or this one:

"Everyone understands they need plenty of power, but the role of power supply is not understood. There is one important concept you need to understand when shopping for an amplifier or receiver: and it is somewhat like understanding "good" and "bad" cholesterol. The ratio is very important. An Gold Standard for an amplifier would be to double the power at 4 ohms. This concept is important even if you are buying an 8 ohm speaker."

Or this great one?:

"A new type of amplifier (Class D) has become more popular because it is a "green" design and uses less power plus it is smaller in size compared to conventional amplifier designs. We have heard reports of Class D amplifiers shutting down when driving 4 ohm loads or sound quality that is less-than-desirable. Quite frankly, some sound very poor on Maggies. However, more recent designs of high-end models are much better. Because we do not have the time to determine which models of Class D designs are compatible with Maggies, we must take a conservative approach. Direct-coupled, Class A/B designs with high current capability have proven a good choice for many decades."


They should have left it at: Make sure your amplifier is rated into a "4 Ohm capacity". Their speakers are an almost 4ohm resistive load, not some nightmare Watt Puppy, Apogee, or Infiniti Kappa.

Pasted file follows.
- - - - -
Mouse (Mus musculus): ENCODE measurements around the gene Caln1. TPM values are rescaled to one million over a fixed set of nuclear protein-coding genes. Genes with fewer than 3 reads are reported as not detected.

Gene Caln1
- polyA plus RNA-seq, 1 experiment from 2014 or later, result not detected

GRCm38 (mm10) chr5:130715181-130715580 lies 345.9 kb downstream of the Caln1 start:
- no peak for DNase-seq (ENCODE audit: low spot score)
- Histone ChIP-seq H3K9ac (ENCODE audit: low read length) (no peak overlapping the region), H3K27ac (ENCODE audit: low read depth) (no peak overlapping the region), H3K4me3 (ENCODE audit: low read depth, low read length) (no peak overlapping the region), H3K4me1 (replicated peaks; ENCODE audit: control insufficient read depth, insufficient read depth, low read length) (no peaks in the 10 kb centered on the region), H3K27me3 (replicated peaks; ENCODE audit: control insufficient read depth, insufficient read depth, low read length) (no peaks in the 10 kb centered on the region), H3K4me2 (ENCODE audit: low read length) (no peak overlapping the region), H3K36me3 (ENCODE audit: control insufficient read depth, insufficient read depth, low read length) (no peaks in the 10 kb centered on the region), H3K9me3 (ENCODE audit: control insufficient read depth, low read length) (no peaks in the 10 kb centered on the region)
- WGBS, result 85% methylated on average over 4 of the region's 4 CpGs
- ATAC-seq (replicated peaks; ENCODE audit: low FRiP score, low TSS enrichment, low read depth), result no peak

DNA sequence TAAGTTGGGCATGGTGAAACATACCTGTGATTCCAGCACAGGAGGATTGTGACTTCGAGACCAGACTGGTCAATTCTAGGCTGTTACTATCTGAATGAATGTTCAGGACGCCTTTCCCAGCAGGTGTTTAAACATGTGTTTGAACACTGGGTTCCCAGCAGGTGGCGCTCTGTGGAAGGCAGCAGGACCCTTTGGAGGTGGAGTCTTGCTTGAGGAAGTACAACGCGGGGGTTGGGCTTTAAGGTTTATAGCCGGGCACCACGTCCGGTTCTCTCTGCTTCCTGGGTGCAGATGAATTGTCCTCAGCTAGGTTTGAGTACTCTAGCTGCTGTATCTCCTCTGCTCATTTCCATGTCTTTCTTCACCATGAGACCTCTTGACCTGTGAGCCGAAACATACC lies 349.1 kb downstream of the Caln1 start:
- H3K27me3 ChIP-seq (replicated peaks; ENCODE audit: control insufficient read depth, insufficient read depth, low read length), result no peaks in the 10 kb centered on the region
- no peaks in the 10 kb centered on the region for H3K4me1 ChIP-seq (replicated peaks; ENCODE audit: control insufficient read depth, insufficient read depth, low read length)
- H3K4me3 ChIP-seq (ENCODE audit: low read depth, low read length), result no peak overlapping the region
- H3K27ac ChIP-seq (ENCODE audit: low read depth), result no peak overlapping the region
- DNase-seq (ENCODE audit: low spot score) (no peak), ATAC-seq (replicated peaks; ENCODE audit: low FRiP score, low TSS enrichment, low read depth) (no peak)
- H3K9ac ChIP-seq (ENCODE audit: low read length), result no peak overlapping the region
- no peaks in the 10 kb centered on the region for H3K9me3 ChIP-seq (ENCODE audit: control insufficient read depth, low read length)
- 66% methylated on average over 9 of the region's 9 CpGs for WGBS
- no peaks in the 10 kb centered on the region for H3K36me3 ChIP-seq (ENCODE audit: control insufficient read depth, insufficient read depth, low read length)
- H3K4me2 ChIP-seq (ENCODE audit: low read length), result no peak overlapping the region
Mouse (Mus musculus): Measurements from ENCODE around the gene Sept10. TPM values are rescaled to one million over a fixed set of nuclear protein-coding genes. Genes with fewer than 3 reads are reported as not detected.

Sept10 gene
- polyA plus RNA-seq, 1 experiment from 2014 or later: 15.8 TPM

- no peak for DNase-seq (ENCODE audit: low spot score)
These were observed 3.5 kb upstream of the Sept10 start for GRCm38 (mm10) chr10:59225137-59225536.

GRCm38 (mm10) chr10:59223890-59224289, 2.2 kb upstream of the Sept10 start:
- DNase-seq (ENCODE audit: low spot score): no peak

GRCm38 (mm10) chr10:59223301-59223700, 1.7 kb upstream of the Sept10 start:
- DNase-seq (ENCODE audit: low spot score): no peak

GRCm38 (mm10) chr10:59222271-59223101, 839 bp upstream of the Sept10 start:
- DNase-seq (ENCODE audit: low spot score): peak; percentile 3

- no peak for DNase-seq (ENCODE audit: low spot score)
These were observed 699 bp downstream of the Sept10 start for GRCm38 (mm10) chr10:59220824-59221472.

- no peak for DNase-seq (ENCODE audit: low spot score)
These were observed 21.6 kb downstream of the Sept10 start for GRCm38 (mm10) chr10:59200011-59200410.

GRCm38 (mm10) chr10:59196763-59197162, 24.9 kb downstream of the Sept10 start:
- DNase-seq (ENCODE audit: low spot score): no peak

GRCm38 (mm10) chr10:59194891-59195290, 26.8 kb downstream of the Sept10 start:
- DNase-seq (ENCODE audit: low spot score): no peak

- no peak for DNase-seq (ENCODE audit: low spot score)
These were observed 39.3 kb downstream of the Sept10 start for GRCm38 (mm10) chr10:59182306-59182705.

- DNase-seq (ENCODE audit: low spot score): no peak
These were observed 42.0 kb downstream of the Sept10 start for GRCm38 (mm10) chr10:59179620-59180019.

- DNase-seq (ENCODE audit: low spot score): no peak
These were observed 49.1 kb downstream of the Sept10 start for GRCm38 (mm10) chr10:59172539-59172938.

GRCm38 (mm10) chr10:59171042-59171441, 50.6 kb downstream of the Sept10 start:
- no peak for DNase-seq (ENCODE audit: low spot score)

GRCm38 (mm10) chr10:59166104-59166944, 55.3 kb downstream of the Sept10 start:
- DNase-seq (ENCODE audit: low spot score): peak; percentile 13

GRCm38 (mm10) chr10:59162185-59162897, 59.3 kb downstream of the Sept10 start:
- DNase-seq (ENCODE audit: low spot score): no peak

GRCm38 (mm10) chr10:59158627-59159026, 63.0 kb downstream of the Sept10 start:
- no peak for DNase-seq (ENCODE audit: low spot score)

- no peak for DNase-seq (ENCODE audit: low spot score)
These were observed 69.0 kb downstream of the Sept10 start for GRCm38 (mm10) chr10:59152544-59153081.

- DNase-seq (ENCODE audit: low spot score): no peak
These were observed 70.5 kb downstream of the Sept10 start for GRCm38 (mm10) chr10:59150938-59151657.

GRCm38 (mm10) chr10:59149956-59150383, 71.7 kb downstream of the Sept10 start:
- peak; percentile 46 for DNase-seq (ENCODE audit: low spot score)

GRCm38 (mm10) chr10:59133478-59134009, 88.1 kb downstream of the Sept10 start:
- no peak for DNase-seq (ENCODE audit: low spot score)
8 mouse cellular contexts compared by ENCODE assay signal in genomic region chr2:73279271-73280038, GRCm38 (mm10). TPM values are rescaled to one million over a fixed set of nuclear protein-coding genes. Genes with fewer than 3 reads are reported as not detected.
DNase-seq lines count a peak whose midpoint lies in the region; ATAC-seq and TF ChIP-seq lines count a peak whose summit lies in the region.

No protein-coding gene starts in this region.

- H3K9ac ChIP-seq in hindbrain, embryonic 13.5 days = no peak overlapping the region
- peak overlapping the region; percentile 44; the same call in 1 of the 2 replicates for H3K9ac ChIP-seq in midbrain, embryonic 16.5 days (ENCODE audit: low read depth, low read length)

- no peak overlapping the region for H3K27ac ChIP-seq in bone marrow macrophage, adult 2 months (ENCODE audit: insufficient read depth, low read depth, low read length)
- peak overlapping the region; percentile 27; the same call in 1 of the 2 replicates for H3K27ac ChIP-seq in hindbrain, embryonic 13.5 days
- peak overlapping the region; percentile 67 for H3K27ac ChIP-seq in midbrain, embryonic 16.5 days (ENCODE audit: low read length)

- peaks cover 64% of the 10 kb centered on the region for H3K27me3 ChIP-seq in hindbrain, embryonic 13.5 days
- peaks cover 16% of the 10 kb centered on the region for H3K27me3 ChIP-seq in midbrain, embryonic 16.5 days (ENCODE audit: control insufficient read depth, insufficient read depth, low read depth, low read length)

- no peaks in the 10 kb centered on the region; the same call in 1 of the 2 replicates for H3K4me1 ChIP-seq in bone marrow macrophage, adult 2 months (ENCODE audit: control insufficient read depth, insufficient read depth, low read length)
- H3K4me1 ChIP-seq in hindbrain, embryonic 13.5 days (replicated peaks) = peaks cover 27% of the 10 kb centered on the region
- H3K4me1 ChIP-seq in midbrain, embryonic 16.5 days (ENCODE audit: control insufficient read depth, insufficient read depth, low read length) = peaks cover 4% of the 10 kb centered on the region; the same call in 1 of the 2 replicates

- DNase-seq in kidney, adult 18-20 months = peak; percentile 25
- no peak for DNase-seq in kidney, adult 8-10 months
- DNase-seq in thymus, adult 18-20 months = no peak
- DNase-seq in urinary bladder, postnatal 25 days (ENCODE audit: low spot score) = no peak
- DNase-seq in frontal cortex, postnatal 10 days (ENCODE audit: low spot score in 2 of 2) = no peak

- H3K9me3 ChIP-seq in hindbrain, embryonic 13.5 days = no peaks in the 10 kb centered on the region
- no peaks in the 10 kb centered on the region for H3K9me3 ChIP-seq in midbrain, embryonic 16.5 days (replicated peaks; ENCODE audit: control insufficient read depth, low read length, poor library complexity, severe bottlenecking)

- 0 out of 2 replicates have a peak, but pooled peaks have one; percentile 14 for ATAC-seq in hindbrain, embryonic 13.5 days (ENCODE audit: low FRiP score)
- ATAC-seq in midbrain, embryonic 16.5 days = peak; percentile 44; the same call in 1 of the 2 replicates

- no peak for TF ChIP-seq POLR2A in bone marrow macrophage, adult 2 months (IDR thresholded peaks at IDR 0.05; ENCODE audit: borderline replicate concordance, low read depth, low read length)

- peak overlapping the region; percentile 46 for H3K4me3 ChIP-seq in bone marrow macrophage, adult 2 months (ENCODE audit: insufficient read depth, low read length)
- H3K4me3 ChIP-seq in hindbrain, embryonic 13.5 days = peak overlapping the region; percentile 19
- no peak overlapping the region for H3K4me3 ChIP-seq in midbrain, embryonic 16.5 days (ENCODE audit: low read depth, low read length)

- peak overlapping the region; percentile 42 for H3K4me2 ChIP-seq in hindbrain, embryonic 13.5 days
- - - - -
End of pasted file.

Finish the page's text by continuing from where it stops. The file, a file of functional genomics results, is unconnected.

MRC01

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#8
[Magnapan says] ... "The ratio of the power at 8 ohms and 4 ohms defines the quality of the sound probably more than any other aspect of the sonic performance. Typically, if the engineers got this right, they probably did a good job in other areas of the design."
This, IME, is generally true. There aren't a lot of power amps that double their power from 8 to 4 ohms. But if you find a random sample of 5 different amps that do, I'll bet at least 4 of them (if not all 5) are well designed and robustly built. Take it as a rule of thumb, not a law of nature. There are a lot of good amps that don't achieve this goal, but there are very few bad amps that do.

As for advice for the OP: the most important part of selecting an amp is to ensure that the maximum power you will ever use, is within the amp's continuous power output rating for your speaker's load (4 ohms). In some ways, it can be argued that Magnepans are actually EASIER to drive than other speakers, because they have a smooth, flat impedance vs. frequency curve.
 

richard12511

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#9
I think people mostly say that because they’ve heard other people say that. The people they heard it from likely only said it because they heard someone else say it. Even the people with first hand experience that are saying that are likely just speaking from the experience of hooking up a new beefy amp and being fooled by expectation bias.

They are 4 ohm, though, which is tougher than a lot of entry level speaker. They seem to be a fairly easy 4 ohm load though, at least from what I’ve seen.